People can be workaholics.
Sometimes work becomes so hectic that people can block out everything else in their life – including love – in hopes of making a successful career for themselves.
There’s nothing wrong with that. In fact, being single longer is a trending topic in today’s society. There are plenty of benefits of staying single and marrying later in life.
Being financially independent, creating a successful career for yourself, and building a strong network of friends and coworkers are just a few of the things one can focus on if they’re not wrapped up in a committed relationship.
That’s not to say those things are impossible if someone is married, either. There’s just a lot of time that tends to be invested in those serious relationships that could be used for other things by single people.
Still, the thought of one being single later into their life made us wonder – what types of work are these people in that has them so wrapped up?
We looked through some Census data to see which jobs are most common for single people at age 40.
A logical reason why so many bartenders tend to remain single is that the majority of their income comes from their patrons’ tips – which can be increased with a little friendly flirtation.
That’s definitely not a bad thing either when bartenders in some of the bigger cities are raking in six figures annually.
As mentioned before, a lot of the most common jobs for single 40-year-olds appear to fall under industries with high turnover.
A possible explanation for this could be that workers are so concentrated on their craft and making their careers as stable as possible, that they cannot fit a serious relationship into their personal life schedule.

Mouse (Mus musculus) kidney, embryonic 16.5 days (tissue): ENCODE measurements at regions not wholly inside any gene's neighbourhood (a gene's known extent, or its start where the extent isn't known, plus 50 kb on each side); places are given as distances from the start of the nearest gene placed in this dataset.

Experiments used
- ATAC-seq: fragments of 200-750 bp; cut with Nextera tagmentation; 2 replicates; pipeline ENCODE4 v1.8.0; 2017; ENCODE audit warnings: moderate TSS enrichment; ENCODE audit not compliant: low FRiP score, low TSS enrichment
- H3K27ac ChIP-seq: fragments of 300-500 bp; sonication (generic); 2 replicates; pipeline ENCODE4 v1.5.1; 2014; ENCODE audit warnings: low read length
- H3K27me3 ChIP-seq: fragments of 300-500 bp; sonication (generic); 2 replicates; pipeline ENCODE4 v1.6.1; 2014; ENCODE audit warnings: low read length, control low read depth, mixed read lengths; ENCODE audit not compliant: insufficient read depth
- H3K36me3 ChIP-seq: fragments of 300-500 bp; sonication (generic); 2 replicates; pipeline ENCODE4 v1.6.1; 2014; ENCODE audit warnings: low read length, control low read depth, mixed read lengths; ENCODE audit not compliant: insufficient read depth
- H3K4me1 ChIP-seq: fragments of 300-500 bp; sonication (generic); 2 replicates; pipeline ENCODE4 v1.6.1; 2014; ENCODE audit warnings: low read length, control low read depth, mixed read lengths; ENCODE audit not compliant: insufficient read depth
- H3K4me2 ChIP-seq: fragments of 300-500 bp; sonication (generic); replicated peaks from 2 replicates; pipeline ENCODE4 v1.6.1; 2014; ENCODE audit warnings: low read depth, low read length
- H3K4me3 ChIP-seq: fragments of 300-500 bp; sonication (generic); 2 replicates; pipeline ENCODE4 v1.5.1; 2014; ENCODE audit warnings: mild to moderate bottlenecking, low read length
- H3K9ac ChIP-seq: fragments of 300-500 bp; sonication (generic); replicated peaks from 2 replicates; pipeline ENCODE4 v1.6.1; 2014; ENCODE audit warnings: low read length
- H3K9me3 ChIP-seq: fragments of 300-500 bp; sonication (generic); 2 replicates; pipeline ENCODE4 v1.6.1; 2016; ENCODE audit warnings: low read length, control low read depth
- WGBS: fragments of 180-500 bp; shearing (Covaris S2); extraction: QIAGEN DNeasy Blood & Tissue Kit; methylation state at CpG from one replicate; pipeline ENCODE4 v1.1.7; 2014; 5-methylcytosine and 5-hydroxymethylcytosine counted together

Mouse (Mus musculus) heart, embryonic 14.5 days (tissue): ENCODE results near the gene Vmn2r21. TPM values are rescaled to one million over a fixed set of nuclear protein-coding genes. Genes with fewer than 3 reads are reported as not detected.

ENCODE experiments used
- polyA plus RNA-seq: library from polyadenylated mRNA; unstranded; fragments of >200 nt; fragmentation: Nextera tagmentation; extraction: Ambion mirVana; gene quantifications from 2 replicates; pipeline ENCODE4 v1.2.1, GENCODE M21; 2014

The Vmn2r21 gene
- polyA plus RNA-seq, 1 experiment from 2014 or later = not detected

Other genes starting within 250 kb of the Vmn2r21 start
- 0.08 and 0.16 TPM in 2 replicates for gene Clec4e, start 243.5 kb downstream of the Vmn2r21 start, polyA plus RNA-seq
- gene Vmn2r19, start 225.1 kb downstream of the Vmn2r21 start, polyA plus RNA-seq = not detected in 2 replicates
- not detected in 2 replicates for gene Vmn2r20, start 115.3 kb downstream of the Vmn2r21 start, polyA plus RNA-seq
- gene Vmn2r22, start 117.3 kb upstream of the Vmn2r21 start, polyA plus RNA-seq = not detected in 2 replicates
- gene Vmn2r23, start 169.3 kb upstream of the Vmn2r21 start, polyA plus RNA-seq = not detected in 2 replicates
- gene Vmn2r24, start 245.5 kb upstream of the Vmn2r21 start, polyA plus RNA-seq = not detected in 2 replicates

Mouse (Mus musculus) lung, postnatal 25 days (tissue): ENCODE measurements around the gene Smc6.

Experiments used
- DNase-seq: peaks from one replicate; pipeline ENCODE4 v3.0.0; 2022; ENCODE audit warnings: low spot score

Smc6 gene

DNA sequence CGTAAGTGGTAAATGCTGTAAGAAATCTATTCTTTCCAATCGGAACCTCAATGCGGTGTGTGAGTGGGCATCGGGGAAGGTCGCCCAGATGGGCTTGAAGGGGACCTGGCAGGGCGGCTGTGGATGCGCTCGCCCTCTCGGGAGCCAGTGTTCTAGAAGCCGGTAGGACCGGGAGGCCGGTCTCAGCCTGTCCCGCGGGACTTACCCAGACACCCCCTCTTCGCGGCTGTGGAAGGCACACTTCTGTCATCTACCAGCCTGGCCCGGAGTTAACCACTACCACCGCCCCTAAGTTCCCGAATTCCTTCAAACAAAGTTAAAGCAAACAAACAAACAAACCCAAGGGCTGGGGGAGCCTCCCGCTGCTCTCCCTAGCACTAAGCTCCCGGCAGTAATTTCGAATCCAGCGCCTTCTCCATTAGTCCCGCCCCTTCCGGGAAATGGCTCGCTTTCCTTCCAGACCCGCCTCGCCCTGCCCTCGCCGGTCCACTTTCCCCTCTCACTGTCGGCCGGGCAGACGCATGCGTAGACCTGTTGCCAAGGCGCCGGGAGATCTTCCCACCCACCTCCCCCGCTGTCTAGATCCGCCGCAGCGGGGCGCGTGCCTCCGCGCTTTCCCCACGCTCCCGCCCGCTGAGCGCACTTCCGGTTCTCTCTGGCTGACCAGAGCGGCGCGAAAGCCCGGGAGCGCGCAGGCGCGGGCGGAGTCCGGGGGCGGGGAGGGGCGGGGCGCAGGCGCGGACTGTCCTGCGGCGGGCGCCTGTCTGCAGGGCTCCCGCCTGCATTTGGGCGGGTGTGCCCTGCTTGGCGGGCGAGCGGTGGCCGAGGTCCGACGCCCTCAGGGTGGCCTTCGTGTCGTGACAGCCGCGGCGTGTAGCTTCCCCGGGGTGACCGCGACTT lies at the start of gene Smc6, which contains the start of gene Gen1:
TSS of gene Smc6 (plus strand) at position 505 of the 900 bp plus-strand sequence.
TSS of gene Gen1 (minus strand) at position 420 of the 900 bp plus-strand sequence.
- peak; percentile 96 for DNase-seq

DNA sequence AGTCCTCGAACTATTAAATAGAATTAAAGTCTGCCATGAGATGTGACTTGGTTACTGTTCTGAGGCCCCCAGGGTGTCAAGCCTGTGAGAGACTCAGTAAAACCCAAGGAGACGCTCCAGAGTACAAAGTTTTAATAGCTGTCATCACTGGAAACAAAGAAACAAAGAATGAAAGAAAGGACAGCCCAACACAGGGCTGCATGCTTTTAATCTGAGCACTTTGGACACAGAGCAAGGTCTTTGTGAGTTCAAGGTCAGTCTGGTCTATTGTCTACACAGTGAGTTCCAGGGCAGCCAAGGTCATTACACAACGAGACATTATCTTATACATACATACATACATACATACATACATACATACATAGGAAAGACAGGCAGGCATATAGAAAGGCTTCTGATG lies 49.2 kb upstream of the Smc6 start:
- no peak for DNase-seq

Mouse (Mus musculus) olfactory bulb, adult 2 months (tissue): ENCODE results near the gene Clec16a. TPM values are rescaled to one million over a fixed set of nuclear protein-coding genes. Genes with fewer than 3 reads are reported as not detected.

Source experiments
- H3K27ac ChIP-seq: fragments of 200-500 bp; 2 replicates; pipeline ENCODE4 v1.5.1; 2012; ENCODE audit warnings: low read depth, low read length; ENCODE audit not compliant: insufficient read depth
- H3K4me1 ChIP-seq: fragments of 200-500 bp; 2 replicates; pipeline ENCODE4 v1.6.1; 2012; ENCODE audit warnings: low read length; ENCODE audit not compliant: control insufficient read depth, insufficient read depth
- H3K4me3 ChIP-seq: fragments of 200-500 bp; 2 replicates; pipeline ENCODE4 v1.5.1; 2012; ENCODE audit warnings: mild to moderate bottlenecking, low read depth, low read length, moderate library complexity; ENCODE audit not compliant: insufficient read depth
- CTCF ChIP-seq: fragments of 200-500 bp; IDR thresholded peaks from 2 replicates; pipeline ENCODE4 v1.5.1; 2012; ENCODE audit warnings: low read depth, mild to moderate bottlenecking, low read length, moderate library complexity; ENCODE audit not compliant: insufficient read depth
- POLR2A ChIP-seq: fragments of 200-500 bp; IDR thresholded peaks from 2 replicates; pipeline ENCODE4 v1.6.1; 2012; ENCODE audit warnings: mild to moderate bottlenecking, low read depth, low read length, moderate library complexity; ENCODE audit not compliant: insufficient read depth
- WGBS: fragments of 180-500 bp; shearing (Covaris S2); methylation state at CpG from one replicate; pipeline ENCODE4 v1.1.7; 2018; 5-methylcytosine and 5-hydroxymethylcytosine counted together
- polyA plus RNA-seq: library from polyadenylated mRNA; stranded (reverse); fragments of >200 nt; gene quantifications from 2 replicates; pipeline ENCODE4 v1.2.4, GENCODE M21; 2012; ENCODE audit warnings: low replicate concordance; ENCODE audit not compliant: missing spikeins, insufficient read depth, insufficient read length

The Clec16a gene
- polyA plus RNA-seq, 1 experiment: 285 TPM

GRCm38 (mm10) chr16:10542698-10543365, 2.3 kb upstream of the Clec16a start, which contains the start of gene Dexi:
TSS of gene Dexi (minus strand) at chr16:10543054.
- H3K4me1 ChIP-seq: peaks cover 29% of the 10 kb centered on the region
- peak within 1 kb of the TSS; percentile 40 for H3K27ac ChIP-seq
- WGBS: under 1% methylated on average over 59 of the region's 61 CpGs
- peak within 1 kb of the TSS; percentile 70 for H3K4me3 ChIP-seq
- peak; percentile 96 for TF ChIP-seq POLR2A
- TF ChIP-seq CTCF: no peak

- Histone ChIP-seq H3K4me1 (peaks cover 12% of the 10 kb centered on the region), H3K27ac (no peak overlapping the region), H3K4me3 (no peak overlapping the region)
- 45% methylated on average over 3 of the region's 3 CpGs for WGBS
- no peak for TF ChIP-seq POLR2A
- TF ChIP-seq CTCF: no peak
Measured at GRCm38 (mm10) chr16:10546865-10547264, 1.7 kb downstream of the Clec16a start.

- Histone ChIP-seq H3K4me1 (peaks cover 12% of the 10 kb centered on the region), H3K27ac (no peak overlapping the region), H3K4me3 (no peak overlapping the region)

A lot of these positions also offer the opportunity to travel for work, too, so people may believe that they’re better off traveling solo than bringing a partner along.
Finally, a fair amount of the jobs listed have a commission aspect to them. There may be incentive to work longer hours with the opportunity to be paid more, again decreasing the opportunity workers have to enter a serious relationship.
Analyzing data from the 2012-2016 American Community Survey PUMS dataset, we looked at all full-time workers aged 40 and ranked their professions by the percentage of workers who were single.
We then separated the study into men and women and ran the same calculations to see what are the most popular jobs for 40-year-olds by gender.
As the millenial marriage rate continues to decline and the number of Americans who will always remain single and never marry continues to rise, the percentage of single workers in the workplace can be expected to rise, too.
A study by the Pew Research Center displayed that women most want job stability in a potential partner. However, as participation in the labor force among men has fallen in recent decades, that’s becoming less likely.
Just for kicks and gigs, we wanted to see which jobs are most likely to be in relationships by 40.